A2 Milk is partnering with Lincoln University to launch a new initiative to support sustainable dairy farming projects in New Zealand.
Share on twitter
Share on facebook
Share on linkedin
Share on whatsapp
Share on email
Synlait Milk chief executive Grant Watson says the fund is an “excellent complement to our existing on-farm programmes, and we have no doubt that the environmental and economic gains from these projects will be a catalyst for further positive change in our industry.

A2 Milk will provide up to $500,000 to the Farm Sustainability Fund in the first year to enable fund grants for farm projects.

The fund is open to NZ farms that supply milk under contract with Mataura Valley Milk or Synlait Milk for use in products for A2 Milk.

“The fund will bring forward projects that might otherwise have been marginal or difficult to finance, and that will lead to long-term benefits for our farmers, their communities and the environment,” Mataura Valley Milk chief executive Bernard Maysays.

Synlait Milk chief executive Grant Watson says the fund is an “excellent complement to our existing on-farm programmes, and we have no doubt that the environmental and economic gains from these projects will be a catalyst for further positive change in our industry”.

Applications for this year’s awards will be open from May 23 and close on July 4.

The assessment criteria include alignment with A2 Milk’s sustainability objectives and one or more of its key environmental improvement themes such as lowering greenhouse gas emissions and increasing on-farm carbon sequestration, among others.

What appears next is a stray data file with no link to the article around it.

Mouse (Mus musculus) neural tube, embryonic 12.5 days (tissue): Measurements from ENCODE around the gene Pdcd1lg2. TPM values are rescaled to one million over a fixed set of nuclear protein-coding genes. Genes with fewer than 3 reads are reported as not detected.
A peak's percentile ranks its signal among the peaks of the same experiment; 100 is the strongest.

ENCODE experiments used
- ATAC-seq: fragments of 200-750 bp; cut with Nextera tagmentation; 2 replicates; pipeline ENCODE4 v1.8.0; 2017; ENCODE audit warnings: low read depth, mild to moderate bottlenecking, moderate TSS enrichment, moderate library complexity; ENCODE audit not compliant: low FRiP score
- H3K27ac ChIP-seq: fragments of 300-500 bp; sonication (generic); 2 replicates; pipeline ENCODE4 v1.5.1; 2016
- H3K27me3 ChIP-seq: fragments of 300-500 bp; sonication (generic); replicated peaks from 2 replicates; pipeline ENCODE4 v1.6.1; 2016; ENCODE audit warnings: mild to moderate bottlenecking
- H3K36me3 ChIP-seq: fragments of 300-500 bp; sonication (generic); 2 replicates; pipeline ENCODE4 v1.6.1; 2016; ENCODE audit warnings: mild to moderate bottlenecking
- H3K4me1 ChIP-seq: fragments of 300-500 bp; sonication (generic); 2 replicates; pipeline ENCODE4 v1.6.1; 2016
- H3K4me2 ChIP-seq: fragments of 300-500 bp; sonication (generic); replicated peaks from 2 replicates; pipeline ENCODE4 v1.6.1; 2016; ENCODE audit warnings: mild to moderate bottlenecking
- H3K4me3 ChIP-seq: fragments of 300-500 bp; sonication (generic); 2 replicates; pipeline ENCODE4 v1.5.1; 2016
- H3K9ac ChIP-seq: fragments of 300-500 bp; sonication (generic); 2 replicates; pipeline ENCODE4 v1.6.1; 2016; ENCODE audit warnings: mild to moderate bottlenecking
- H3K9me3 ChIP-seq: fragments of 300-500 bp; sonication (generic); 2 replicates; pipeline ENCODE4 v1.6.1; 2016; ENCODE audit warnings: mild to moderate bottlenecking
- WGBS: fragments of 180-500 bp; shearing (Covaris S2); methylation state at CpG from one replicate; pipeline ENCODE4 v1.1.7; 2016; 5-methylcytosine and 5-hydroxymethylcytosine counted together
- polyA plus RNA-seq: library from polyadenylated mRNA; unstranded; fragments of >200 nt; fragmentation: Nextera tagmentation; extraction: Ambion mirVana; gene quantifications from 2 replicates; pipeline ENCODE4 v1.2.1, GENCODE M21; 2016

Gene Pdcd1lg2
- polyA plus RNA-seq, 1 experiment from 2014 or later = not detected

Funding is generally available for up to $35,000 per award.

“We know there are farmer suppliers with innovative and important projects they would be keen to get under way,” A2 Milk chief executive David Bortolussi says.

“It is through like-minded partnerships such as with A2 Milk, that we can effectively make the most of our collective expertise in helping shape a better, more sustainable world,” Lincoln University research management office director Professor Travis Glare says.

Farmer organisations have called the proposed changes to the code of welfare for dairy cattle as big, complex and overly prescriptive.

You may be interested in

Deja una respuesta

Tu dirección de correo electrónico no será publicada.

To comment or reply you must 

or

Related
notes

Cerrar
*
*
Cerrar
Registre una cuenta
Detalhes Da Conta
*
*
*
*
*
Fuerza de contraseña

SUBSCRIBE TO OUR NEWSLETTER